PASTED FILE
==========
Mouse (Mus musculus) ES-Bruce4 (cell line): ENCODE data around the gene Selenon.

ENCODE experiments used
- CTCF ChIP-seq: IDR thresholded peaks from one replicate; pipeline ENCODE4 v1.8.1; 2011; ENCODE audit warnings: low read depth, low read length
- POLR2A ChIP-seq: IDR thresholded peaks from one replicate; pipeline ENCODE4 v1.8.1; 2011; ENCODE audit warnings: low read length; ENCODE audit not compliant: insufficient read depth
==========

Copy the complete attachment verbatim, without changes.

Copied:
Mouse (Mus musculus) ES-Bruce4 (cell line): ENCODE data around the gene Selenon.

ENCODE experiments used
- CTCF ChIP-seq: IDR thresholded peaks from one replicate; pipeline ENCODE4 v1.8.1; 2011; ENCODE audit warnings: low read depth, low read length
- POLR2A ChIP-seq: IDR thresholded peaks from one replicate; pipeline ENCODE4 v1.8.1; 2011; ENCODE audit warnings: low read length; ENCODE audit not compliant: insufficient read depth